AN Irish nanny has pleaded not guilty to murder of a baby girl in Boston.
A tearful Aisling Brady McCarthy appeared at Middlesex Superior Court yesterday where she was formally charged with violently killing one-year-old Rehma Sabir.
The 34-year-old, originally from Lavey, Co Cavan, sobbed as she responded: 'Not guilty.'
Middlesex District Attorney Patrick Fitzgerald outlined the prosecution's case against Brady during the arraignment.
The court heard that baby Rehma Sabir was “neurologically alert” when her mother left for work the morning of January 14.
Neighbours were prompted to knock on the door a short time later after hearing an “excruciating cry”, but no one answered.
The court also heard evidence that the wall next to the tot's changing table was missing a chunk of plaster which suggested “forceful contact with the corner of the table.”
Rehma's grandparents, who had been in and out of the house that day, raised the alarm that afternoon when the child was still sleeping.
The toddler was rushed to hospital after medics found her breathing but unresponsive.
The baby was hospitalised with bleeding of the eyes and swelling on the brain. A brain scan revealed she had suffered subdural haemorrhaging and had bruising on her buttocks.
She died two days later.
Fitzgerald told the court that the child's injuries were consistent with “violent shaking and impact to the head.”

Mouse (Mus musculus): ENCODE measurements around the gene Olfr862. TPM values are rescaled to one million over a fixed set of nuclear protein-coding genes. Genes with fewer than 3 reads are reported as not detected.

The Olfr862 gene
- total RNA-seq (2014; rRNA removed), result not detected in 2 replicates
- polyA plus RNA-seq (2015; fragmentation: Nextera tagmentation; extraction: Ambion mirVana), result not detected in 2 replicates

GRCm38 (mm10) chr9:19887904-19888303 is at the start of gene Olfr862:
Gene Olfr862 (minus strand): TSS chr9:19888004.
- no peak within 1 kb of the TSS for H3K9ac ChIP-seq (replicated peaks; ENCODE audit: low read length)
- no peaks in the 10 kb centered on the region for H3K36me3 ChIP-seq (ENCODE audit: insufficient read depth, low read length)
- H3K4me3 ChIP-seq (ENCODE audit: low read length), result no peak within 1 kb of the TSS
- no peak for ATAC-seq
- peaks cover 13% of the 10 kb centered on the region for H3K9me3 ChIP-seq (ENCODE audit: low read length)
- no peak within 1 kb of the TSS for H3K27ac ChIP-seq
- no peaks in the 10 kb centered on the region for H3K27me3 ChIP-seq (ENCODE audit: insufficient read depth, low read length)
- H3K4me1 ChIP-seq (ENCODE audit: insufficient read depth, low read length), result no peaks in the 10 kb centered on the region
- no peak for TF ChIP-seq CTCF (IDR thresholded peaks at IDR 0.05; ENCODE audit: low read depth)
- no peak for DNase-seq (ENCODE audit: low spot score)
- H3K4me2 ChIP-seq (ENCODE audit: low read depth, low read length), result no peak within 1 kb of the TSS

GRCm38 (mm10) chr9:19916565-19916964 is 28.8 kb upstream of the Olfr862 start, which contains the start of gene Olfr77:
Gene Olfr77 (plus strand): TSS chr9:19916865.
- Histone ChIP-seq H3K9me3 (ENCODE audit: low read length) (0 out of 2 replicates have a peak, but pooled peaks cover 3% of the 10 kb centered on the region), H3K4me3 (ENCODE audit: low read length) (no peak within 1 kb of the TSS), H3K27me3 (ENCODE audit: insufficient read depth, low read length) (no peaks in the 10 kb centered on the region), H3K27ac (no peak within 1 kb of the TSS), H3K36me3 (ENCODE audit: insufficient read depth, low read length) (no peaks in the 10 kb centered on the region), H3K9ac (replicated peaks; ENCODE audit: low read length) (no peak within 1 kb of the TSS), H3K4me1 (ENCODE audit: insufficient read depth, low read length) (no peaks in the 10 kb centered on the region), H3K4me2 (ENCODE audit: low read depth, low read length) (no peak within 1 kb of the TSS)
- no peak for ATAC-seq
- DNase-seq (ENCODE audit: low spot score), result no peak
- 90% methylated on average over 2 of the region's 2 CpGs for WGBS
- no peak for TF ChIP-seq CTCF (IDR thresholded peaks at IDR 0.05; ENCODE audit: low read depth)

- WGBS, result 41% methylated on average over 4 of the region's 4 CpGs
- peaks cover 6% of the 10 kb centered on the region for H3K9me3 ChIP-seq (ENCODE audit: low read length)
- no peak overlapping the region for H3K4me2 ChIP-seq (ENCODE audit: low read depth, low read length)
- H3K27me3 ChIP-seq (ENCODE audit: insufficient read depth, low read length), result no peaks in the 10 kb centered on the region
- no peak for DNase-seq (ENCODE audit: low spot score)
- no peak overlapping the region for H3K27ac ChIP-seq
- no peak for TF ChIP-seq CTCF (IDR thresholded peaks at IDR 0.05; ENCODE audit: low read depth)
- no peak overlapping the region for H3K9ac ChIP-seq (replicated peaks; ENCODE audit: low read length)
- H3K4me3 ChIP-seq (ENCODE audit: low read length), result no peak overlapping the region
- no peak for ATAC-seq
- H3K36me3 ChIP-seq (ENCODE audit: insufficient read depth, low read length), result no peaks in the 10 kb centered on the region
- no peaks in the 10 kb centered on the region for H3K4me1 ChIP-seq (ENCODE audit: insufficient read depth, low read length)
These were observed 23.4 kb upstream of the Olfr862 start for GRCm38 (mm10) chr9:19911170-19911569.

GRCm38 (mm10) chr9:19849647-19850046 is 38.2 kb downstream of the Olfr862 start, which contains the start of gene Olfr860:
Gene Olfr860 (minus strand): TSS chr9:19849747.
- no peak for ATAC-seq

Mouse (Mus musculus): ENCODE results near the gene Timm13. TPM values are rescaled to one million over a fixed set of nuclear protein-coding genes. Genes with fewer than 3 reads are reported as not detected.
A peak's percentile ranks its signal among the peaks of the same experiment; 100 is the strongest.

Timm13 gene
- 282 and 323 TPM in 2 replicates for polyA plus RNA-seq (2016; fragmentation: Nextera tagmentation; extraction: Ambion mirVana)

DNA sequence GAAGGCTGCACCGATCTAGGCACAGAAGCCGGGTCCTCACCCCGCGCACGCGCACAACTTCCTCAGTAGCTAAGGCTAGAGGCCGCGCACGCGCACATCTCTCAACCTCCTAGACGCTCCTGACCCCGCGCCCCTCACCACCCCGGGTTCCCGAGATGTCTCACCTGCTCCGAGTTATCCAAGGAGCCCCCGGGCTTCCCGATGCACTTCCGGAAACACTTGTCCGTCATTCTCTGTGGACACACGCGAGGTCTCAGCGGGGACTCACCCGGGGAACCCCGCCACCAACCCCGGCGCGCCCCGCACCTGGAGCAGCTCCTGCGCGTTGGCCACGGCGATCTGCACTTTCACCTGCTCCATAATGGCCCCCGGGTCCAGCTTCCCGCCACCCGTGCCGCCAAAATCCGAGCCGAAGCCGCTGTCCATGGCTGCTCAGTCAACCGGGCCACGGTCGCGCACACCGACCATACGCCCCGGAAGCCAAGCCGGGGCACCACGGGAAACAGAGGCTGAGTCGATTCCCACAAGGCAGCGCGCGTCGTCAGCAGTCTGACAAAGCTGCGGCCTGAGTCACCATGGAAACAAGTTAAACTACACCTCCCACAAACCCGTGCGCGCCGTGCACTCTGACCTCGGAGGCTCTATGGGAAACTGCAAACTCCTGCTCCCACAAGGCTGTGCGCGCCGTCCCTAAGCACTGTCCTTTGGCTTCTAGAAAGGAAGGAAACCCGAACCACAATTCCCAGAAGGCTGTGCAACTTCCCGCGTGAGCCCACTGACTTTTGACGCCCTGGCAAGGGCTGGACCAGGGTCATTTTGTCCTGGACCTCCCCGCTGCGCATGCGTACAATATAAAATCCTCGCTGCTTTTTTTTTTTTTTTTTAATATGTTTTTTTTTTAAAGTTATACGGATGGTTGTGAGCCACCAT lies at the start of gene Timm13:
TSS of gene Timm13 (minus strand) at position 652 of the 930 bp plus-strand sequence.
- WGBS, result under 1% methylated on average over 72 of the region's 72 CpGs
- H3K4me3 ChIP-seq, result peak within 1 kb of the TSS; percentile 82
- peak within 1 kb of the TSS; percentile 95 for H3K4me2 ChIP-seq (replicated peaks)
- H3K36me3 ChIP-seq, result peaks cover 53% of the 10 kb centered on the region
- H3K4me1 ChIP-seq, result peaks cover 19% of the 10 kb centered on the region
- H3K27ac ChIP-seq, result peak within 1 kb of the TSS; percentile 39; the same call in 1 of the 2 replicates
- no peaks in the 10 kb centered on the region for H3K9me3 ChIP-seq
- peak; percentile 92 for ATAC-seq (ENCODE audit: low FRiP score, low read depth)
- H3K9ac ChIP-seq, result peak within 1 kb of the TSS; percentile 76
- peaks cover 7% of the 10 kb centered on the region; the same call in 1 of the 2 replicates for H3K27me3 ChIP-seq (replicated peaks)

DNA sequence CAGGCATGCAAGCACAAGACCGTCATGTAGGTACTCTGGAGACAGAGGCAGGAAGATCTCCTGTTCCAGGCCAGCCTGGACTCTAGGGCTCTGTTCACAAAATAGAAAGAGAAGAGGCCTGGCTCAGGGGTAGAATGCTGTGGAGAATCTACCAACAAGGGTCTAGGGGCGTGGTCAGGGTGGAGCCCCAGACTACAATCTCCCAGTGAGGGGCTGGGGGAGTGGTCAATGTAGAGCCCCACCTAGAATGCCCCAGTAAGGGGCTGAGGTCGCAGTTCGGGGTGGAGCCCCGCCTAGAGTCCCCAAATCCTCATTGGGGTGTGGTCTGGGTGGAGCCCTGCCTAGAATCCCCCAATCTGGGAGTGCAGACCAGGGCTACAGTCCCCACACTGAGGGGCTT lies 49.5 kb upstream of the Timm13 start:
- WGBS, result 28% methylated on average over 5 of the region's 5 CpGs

Brady was arrested on January 21 and it is the prosecution’s case that she had sole custody of and contact with baby Rehma when she suffered the horrific attack.
Melinda Thompson, Brady's lawyer, maintained her client’s innocence, insisting the “wrong person” was in custody.
In her evidence she drew attention to the prosecution’s lack of a time frame for when the baby suffered fractured vertebrae.
Ms Thompson said the change of direction was “convenient” because the nanny hadn't been with the child from early December until early January during which time those injuries could have been sustained.
The 34-year-old had been charged with assault and battery of a child causing substantial bodily harm.
But those charges were upgraded to murder earlier this month following the results of an autopsy. The medical examiner determined that the cause of death was blunt force head injuries and the death was homicidal and not accidental.
Ms Thompson requested bail and insisted that Aisling was not a flight risk. “She wants to stay here, face the charges and clear her name,” she said.
The prosecution argued that extradition back from Ireland would be impossible.
Brady, who has been in custody since January, let out a moan when bail was denied.
A pre trial conference will take place on May 9.